‘Unpack’ the stories, one at a time. Put the top idea at the bottom, the next one above, until there are none left and then the person who put that story down reads it out to the group, top to bottom!

Optional – get more sophisticated with your Ketso use by using the colours to reflect the mood of the story as you write it. E.g. yellow for positive twists, grey for problems, green for creativity, etc.

Optional – pick a leaf colour at random each go, and write something that fits with the colour of the leaf as per above.

Optional – create rules about when the end comes (e.g. roll a dice every go, and if it is 6 you have to write the last line. Or whatever – have fun!)

Coaching & mentoring

Shows Ketso 3 mini In Use

This word document has outlines for several different ways you can use the mini Ketso felts or the micro felts for small group workshops, coaching and mentoring exercises. These suggestions can easily be adapted.  You can also modify the more detailed workshop plans shown below (designed for the full Ketso felts). We recommend that you read this ‘How To’, Preparing for a Workshop, to help you adapt the exercises.

Library of Workshop Plans

(see this section for explanation of Ketso Seeds)

Ketso Seed: Explore & Plan

This workshop gives a general pattern for developing a project idea. The branches below offer a good starting point for thinking about any project, and can be adapted to suit your context.

This workshop offers a tweak on the Explore & Plan seed, with two stages of thinking about future possibilities, the first focused on Climate Change Mitigation and the second on Adaptation. Alternatively, you could use the classic Explore and Plan sequence and focus on Mitigation and Adaptation in different workshops – depending on what you need to get out of the workshops, and how much time you have.

In addition, you can download slides used in Joanne’s University of Manchester teaching on climate change – offered here for re-use to inspire action to combat the Climate Emergency. These give a framework for tackling greenhouse gas emissions, and go through examples of how it can be applied to transport and housing.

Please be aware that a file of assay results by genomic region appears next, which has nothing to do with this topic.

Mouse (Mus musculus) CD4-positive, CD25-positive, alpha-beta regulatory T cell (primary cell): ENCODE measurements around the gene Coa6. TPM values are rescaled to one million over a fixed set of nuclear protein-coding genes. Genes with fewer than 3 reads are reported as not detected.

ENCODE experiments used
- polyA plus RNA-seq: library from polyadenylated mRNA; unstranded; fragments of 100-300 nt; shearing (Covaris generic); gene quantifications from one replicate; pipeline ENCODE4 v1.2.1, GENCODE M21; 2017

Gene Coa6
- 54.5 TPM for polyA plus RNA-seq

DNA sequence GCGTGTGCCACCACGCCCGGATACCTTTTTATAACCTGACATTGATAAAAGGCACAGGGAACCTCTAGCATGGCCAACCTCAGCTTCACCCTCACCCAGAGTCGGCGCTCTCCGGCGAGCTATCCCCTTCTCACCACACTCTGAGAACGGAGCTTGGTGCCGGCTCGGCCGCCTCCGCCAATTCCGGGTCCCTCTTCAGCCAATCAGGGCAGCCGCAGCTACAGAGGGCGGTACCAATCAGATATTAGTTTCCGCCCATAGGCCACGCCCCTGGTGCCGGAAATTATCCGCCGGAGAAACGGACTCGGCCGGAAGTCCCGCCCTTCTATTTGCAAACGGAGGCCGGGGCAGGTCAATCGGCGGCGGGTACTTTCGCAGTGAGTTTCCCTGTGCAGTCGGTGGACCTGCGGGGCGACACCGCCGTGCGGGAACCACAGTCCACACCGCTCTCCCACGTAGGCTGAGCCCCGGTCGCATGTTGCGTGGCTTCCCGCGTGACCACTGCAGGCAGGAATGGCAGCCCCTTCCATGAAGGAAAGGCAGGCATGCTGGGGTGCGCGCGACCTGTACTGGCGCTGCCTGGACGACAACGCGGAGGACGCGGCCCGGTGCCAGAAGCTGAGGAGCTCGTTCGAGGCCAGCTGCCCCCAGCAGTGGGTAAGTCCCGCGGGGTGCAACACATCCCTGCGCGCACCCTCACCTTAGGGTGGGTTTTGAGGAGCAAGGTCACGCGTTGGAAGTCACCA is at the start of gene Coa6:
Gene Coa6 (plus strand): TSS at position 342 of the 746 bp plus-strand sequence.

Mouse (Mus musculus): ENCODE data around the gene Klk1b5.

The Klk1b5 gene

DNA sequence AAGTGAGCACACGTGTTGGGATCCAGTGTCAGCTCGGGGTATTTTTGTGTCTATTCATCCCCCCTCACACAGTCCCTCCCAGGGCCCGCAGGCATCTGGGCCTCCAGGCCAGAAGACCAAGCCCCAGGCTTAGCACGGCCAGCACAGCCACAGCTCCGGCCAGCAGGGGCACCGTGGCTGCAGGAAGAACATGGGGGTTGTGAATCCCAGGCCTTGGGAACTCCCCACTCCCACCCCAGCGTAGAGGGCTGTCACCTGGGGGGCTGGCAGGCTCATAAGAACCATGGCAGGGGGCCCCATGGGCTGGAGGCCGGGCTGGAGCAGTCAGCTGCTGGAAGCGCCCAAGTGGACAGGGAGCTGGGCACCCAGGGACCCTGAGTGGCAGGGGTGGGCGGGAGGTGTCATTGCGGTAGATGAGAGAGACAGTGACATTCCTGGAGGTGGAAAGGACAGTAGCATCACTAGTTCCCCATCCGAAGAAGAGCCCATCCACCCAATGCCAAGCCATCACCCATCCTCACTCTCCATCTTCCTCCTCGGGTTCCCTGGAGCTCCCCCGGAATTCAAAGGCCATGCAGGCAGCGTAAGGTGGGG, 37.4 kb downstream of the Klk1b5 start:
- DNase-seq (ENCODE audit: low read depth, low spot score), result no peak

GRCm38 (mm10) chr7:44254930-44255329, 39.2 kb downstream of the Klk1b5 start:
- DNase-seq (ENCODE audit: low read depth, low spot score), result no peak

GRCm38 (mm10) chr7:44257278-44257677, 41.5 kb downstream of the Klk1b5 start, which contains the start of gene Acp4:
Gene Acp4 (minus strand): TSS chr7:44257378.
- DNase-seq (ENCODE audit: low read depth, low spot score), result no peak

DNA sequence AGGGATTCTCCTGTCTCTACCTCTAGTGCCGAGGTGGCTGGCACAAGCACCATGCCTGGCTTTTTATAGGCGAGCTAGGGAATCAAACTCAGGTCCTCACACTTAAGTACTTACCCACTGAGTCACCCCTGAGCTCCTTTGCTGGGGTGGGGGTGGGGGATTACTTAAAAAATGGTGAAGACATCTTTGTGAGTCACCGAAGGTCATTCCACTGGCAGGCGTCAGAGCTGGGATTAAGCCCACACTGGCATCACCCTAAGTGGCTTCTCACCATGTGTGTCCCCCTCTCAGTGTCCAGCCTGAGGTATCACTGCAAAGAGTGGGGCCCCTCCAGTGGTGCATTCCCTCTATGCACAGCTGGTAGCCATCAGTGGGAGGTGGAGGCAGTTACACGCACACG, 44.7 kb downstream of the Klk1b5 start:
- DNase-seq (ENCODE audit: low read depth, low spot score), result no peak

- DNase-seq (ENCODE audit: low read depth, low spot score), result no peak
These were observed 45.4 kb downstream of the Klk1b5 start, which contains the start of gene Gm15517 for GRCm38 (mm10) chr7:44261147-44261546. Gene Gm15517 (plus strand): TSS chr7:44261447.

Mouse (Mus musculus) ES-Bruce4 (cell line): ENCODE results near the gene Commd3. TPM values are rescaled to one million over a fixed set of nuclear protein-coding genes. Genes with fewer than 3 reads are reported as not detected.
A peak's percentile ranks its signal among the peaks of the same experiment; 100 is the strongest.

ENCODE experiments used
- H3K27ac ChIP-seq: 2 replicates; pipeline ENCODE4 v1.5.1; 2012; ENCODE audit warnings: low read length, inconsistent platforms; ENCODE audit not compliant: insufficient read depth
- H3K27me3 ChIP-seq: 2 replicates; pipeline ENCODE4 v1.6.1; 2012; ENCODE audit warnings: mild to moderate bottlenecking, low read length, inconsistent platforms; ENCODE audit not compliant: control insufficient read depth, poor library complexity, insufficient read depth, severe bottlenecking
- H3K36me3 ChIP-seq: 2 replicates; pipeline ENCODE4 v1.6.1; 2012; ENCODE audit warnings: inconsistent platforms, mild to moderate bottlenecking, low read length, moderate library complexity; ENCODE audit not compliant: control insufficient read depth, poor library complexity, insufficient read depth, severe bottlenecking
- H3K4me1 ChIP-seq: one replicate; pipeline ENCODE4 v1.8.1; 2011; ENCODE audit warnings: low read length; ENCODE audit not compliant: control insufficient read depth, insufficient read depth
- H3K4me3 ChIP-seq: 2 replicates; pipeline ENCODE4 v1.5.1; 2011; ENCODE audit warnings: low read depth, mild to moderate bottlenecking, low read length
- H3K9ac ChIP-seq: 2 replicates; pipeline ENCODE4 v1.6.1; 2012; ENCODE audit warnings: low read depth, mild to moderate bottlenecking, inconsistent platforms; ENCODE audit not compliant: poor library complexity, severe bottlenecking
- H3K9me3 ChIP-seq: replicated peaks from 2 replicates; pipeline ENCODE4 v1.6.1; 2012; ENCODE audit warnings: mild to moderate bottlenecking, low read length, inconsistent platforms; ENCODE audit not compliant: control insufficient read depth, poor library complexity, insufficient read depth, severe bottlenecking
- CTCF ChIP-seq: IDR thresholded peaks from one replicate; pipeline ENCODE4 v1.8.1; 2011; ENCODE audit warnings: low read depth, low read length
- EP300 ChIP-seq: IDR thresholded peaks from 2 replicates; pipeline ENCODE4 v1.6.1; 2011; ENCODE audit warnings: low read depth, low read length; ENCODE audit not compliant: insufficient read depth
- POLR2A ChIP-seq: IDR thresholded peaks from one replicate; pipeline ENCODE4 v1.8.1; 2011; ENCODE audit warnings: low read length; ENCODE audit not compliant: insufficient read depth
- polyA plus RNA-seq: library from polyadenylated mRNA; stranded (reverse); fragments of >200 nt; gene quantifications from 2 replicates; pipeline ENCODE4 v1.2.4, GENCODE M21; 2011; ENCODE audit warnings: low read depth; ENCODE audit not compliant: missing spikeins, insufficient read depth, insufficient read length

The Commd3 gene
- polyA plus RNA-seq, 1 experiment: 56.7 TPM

This workshop plan helps partners developing integrated health and social care approaches to forge new ways of working together.

This workshop can be used in an organisation to explore how to improve staff wellbeing (and enhance staff engagement), or can be used to explore ways to enhance wellbeing in a particular group (such as an ageing population), sector or area. The branches below are the New Economics Foundation’s Five Ways to Wellbeing.

There is an alternative set of branches in the slideshow, which may be more useful if you are doing a workshop looking at how different public sector agencies can work together to enhance wellbeing in an area (you need to choose one!).

This workshop is useful for forward planning at any stage in a business. For the start of a new enterprise, replace the question ‘What is working?’ with ‘What resources do we have?’.

This workshop can also be used as an exercise in enterprise skills training, possibly following the workshop – Develop an idea for enterprise.

This workshop focuses on growing a business.

The branches below have a landscape / neighbourhood focus (and came from the founder of Ketso, Joanne’s PhD). They can be tweaked for a business / organisation.